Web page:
A collection of stories from SmartBrief publications and around the web…

The editor of The Economist says farewell: John Micklethwait departs The Economist bound for Bloomberg. I won’t even try to summarize his farewell message. It is too good. Read the whole thing.

How the next editor got the job: Gideon Litchfield writes for Quartz about process The Economist employed to select Zanny Minton Beddoes as the new editor. Litchfield, who was also a candidate for the job, offers unique insight on the refreshingly straightforward way The Economist handled the search.

Food for thought from Davos: With the glitz and glam always stealing the headlines in Davos, many people overlook some of the research the World Economic Forum actually disseminates – during the conference or throughout the year. Kirill Shakhnov from the European University Institute shares some interesting research with this paper: How wealth inequality entices talent into finance. (read more…)

Many people and companies remain pessimistic about the economy and how they’re doing, particularly those who look to the bubble of 2004 and 2005 as a baseline or who have houses that have failed to recover their value from before the recession.

Those people are wrong, at least in terms of the state of the U.S. economy, said Alan Beaulieu of ITR Economics on Wednesday at the NAW 2015 Executive Summit in Washington, D.C.

“These are the good times,” he said, and returned to that theme repeatedly during his presentation. As he argued, 2014 was a good year — just as his company predicted. The U.S. economy, despite reports to the contrary, remains the world’s largest and is growing in terms of GDP and industrial production. Employment is up, as are most leading indicators, and no one in D.C. is looking to impose austerity. 2015 will be a good year, if softer for many in terms of growth. (read more…)

CME Group recently unveiled the Futures Institute, an online platform for education, market research and simulated trading of futures. The platform features a mix of live classes, interactive modules, market research and training materials and engages participants with multiple trading strategies, including testing and simulation capabilities.

The platform’s Futures Challenge, which takes place every month, allows participants to compete in a simulated environment tracking 36 of the most liquid futures contracts across six asset classes: Energy, Metals, Interest Rates, Agriculture, FX, and Equity Indexes. The Futures Challenge incorporates training modules to educate traders on how to create trade plans, manage risk and analyze markets from both fundamental and technical perspectives.

Ahead of the first Futures Challenge, which kicks off the first week in March, SmartBrief chatted with Mark Omens, senior director and head of retail sales at CME Group, to learn more about the site.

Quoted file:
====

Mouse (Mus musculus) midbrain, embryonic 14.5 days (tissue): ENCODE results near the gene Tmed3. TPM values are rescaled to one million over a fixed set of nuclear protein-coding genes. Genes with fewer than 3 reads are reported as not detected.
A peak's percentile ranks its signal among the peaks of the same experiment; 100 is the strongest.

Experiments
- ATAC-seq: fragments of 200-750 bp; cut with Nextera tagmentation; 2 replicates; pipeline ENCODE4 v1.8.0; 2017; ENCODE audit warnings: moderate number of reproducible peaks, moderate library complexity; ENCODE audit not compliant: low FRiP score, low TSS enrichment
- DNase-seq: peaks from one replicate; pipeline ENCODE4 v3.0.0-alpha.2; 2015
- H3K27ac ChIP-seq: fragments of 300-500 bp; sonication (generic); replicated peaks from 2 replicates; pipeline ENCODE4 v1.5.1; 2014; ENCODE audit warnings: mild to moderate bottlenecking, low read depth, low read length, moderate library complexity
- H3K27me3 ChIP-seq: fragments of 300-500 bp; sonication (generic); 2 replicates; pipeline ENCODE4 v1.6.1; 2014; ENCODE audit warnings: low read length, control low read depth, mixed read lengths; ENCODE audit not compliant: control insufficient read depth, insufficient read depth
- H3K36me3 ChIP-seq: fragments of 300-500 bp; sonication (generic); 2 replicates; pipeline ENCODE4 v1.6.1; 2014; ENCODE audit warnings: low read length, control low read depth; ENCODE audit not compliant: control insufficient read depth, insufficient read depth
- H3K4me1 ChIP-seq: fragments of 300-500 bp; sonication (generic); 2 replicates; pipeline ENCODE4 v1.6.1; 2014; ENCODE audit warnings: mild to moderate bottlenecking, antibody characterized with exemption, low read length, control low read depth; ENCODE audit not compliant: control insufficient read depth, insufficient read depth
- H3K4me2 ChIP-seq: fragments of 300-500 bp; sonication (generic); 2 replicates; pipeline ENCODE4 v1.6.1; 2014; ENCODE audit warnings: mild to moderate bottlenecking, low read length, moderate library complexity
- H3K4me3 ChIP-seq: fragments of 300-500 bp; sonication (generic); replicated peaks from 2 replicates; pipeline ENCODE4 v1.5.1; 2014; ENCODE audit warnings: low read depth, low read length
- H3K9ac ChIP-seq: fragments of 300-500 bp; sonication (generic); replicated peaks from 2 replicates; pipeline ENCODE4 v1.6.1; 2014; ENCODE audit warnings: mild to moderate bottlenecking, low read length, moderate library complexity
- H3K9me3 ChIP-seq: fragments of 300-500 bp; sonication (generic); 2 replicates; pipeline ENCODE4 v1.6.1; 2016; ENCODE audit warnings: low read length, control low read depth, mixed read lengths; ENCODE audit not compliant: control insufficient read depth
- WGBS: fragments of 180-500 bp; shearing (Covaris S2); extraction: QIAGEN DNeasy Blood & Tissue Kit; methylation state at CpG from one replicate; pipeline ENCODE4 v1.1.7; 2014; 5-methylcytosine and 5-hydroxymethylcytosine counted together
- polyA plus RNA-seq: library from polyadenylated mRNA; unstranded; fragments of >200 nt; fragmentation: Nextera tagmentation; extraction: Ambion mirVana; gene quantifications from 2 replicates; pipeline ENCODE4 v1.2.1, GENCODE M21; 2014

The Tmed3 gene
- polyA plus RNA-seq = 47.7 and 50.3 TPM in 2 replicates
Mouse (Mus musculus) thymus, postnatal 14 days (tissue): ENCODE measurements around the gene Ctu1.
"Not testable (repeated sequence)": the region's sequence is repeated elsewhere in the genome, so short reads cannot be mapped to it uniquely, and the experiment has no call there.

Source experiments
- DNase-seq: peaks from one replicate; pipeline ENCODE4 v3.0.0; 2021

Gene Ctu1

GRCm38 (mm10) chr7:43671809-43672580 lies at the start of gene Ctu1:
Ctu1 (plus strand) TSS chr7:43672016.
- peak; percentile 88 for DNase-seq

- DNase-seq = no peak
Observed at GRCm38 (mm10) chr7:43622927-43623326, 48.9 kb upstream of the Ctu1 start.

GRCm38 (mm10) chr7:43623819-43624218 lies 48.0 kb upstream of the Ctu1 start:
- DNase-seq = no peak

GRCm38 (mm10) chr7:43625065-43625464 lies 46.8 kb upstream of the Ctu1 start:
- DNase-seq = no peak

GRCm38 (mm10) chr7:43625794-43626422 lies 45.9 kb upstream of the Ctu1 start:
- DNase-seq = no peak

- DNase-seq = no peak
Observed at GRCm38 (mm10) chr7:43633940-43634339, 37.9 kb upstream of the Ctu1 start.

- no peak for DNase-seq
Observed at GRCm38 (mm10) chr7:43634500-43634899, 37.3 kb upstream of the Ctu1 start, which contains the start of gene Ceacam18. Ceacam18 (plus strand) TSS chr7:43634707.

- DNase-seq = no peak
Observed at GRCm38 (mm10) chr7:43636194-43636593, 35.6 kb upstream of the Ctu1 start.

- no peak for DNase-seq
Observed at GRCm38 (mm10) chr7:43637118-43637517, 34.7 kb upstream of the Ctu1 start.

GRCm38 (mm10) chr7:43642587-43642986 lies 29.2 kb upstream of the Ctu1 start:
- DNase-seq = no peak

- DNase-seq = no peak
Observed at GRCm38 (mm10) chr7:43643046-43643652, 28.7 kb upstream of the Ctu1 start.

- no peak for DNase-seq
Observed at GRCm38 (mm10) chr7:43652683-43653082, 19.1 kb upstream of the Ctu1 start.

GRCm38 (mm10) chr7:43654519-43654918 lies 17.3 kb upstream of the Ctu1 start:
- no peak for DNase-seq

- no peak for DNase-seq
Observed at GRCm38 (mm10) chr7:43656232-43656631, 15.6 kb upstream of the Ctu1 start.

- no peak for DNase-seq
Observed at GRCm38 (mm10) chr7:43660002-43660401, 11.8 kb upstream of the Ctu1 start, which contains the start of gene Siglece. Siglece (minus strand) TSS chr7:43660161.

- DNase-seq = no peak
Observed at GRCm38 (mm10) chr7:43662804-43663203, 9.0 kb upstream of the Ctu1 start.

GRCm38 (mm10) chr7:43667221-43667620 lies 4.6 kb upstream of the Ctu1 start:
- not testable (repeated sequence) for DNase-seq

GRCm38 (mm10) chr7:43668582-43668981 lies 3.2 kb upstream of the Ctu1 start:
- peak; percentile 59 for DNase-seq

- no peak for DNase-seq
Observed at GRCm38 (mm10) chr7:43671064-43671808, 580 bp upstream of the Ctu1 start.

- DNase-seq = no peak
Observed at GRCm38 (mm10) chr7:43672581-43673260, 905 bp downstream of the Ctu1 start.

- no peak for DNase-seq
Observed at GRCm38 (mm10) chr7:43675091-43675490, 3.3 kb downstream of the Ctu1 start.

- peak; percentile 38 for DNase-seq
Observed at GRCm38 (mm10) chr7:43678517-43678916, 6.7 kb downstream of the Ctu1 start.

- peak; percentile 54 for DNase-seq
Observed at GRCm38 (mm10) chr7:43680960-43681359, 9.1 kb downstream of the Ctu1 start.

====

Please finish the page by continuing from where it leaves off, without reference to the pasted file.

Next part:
SmartBrief: What is the genesis of this site? (read more…)

Welcome to Day 3 of SmartBrief’s roundup of financial news coming out of the World Economic Forum’s Annual Meeting in Davos, Switzerland.

Blankfein on the reality of regulation: Goldman Sachs chairman and CEO Lloyd Blankfein told CNBC his firm is always thinking about regulation and how it affects things like technology acquisition. On whether banks are under regulatory assault, Blankfien responded, “No choice, no problem. I don’t have to sit here and ruminate on about whether its good or its bad or I like it or not. It is what it is.”

‘Pandemic bonds’ could be a panacea for next pandemic: Gillian Tett writes in the Financial Times writes about the concept of ‘pandemic bonds’ aimed at helping finance more effective and efficient responses to global health crises. The idea, which is backed by World Bank boss Jim Kim, would see bonds issued to help governments, NGOs and other organization,. “This could help cash-strapped governments finance measures to beat disease,” Tett writes. (read more…)

Welcome to Day 2 of SmartBrief’s roundup of financial news coming out of the World Economic Forum Annual Meeting in Davos, Switzerland. Scroll to the bottom of this post to watch a selection of Thursday’s panel discussions related to finance.

The Lady and the Gentleman: German Chancellor Angela Merkel might have been talking in Davos on Thursday, but everyone was listening to European Central Bank President Mario Draghi. Merkel’s call for Europe to stay the course on structural reforms was drowned out by Draghi announcing the ECB’s plan to inject $1.37 trillion into the Eurozone economy via quantitative easing. USA Today describes how many attendees at Merkel’s speech in Davos became distracted a view minutes in when Draghi’s news was announced.

Yea and Nay on European QE: Morgan Stanley boss James Gorman told Bloomberg News the ECB’s move on quantitative easing is a good thing. But according to CITY A.M., Larry Summers is not sure it is enough. (read more…)